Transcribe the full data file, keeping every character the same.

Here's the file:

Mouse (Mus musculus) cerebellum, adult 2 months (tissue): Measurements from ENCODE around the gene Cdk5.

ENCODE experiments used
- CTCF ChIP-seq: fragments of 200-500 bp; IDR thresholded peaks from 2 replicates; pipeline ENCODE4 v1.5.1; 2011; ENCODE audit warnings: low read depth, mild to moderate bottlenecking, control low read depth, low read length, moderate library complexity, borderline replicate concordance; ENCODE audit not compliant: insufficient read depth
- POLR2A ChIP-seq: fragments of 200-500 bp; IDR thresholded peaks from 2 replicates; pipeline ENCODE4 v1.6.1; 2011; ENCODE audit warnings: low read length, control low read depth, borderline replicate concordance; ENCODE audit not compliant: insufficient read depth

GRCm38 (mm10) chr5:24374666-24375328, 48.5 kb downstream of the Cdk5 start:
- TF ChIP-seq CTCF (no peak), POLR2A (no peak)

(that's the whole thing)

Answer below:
Mouse (Mus musculus) cerebellum, adult 2 months (tissue): Measurements from ENCODE around the gene Cdk5.

ENCODE experiments used
- CTCF ChIP-seq: fragments of 200-500 bp; IDR thresholded peaks from 2 replicates; pipeline ENCODE4 v1.5.1; 2011; ENCODE audit warnings: low read depth, mild to moderate bottlenecking, control low read depth, low read length, moderate library complexity, borderline replicate concordance; ENCODE audit not compliant: insufficient read depth
- POLR2A ChIP-seq: fragments of 200-500 bp; IDR thresholded peaks from 2 replicates; pipeline ENCODE4 v1.6.1; 2011; ENCODE audit warnings: low read length, control low read depth, borderline replicate concordance; ENCODE audit not compliant: insufficient read depth

GRCm38 (mm10) chr5:24374666-24375328, 48.5 kb downstream of the Cdk5 start:
- TF ChIP-seq CTCF (no peak), POLR2A (no peak)